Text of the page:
Going digital first after Covid

Paddle was commended at the WM People Top Employer Awards for its flexible digital first model. Here we talk to Director of People Hanna Smith about what makes it so flexible.

 

Paddle is one of the employers that switched to digital first as a result of the COVID pandemic. Not only is the company – a payments infrastructure provider for certain software companies – fully flexible, but employees can work abroad for up to 45 days a year and, when the world opened up after Covid, they got an Airbnb voucher to incentivise them to do so.

Paddle was highly commended at this year’s WM People Top Employer Awards in the Best for Flexible Working category. It believes that flexible and supportive policies are vital for attracting the best talent in a competitive market. 

Hanna Smith, Director of People at Paddle, says the company made a considered decision to go digital first in summer 2021. They had always offered flexible working, but COVID taught them they could work well in a digital first way. The company was growing fast and needed to double its head count within a year. Being digital first means it can employ people globally and has a bigger talent pool to draw from, says Smith. “It works for us,” she states. The company has 330 staff globally with around 190 in the UK and 90 in the US. Others are based in Argentina, China and on the European continent. 

Smith says 100% of staff work flexibly, including the two people based in the company’s London office, the vast majority full time. The flexible policies it operates are backed up by a fully transparent work culture where people’s diaries are viewable by everyone. “Nothing is hidden. It’s really refreshing,” says Smith. “People put that they are going to the gym or have therapy.”

Paddle introduced its Navigate policy in September 2021 which allows employees to work abroad for up to 45 days a year.  Smith says it followed on from the digital first culture, which emphasises a personalised approach to when and where people work. That includes synchronous and asynchronous collaborations.  Paddle took legal advice before the policy was introduced to understand the tax implications. There are a small number of countries that the policy won’t work in because workers are taxed from day one in the country so would have to pay tax both in their home country and the country they were travelling to. Employees have to request to use the Navigate policy and outline what it is for and where they are going as well as keeping a record of this for tax purposes.  It has been a popular policy, says Smith, citing two employees who travelled in a P shape across Europe to highlight the freedom it gives people to travel and work.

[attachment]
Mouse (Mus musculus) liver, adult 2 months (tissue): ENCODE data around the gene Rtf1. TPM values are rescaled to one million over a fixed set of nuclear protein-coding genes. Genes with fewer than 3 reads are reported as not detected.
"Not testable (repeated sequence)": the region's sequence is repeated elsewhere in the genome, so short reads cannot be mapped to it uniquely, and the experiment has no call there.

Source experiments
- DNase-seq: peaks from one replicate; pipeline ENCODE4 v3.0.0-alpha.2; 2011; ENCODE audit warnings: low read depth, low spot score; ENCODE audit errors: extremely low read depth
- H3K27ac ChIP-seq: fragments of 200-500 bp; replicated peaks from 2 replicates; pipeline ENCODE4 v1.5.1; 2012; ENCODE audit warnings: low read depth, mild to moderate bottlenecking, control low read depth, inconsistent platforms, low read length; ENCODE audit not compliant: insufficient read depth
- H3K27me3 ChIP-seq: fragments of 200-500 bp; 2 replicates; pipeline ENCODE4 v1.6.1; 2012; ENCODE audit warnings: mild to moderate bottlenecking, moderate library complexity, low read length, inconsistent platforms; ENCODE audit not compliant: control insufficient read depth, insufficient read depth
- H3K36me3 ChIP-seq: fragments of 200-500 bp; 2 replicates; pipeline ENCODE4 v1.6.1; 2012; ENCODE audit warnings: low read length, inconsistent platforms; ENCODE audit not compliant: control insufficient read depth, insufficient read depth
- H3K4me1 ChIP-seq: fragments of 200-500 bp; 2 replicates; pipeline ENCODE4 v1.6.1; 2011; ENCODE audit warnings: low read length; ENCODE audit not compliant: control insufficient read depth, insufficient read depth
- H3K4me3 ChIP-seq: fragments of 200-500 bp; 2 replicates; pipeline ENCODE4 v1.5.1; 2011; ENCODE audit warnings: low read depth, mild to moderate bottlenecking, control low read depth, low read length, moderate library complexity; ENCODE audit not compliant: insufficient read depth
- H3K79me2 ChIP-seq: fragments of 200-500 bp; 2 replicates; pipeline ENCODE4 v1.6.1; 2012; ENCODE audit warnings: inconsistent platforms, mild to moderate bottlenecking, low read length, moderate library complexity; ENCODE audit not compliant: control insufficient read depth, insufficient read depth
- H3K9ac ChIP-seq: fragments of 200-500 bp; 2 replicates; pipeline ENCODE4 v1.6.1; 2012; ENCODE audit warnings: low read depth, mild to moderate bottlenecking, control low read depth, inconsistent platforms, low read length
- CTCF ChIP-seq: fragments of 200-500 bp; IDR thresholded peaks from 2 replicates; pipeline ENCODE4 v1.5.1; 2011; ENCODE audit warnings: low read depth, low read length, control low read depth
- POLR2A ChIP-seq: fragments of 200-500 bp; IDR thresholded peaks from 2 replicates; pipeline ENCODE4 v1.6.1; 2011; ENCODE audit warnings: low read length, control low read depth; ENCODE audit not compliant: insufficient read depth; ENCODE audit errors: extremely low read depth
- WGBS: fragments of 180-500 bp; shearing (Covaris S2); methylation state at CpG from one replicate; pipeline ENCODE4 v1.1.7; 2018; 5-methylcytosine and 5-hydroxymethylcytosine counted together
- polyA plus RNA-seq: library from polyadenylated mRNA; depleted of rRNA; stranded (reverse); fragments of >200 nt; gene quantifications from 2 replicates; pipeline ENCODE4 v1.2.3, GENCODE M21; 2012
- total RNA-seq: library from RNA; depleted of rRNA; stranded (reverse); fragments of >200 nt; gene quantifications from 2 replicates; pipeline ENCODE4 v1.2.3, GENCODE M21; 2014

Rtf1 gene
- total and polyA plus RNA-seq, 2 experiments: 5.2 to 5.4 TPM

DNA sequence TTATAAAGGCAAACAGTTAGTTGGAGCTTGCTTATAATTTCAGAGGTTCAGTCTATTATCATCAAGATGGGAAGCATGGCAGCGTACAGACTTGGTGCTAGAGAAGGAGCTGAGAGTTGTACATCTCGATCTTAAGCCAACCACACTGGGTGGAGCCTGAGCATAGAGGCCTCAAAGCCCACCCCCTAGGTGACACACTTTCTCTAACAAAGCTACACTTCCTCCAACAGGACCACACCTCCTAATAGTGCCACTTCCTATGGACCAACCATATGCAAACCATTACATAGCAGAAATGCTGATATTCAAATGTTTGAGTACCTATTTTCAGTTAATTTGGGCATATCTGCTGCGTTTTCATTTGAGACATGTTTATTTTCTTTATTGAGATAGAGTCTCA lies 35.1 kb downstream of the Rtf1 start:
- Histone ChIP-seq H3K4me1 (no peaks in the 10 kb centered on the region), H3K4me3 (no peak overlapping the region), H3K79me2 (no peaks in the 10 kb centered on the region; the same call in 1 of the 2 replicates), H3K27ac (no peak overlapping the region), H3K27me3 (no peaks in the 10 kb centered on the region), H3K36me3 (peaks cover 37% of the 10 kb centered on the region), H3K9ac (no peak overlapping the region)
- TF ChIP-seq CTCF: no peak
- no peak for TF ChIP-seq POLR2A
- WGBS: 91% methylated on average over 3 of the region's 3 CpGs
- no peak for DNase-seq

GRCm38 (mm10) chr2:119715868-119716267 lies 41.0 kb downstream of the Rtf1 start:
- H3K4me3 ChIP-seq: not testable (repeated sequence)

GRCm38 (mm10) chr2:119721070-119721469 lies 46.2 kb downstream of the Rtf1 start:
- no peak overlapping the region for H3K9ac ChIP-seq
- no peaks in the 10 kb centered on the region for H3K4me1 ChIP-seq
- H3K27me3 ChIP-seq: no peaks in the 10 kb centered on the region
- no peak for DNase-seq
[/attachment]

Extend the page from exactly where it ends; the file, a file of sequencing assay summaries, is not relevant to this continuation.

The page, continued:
For the first year of the policy Paddle partnered with Airbnb and provided a one-off £250 Airbnb voucher to those using the Navigate policy.  

Other benefits

The company doesn’t anticipate any changes in its digital first policy – because it works. However, some members of staff have missed in-person contact so it  does hold some in-person meetings, but it emphasises the reason for these and the importance of connectivity. Overall, however, the aim of the policy is to give people more choice and more time for work and other pursuits. 

Other benefits offered to employees include a generous parental leave policy and unlimited holidays. Paddle does not have a lot of employees who are parents, most of those it does have are dads. It has had a 100% take-up of its equal parental leave policy by dads which provides for 17 weeks leave on full pay and came in around two years ago. When it comes to unlimited holidays, Smith acknowledges that this can result in people taking less holiday, but says Paddle actively encourages people to take leave and check that people are taking enough time to rest. The average holiday taken is around 30 days a year.

The company is also keen to attract more women to the business – particularly at a senior level – through partnering with external organisations, and has a women’s network group. Smith recognises that the effort has to be a continuous one in the tech industry.

She hopes Paddle’s open and supportive approach will encourage more to apply and adds that, business-wise, it works in such a fast-paced industry where expectations are high and competition for talent is fierce.



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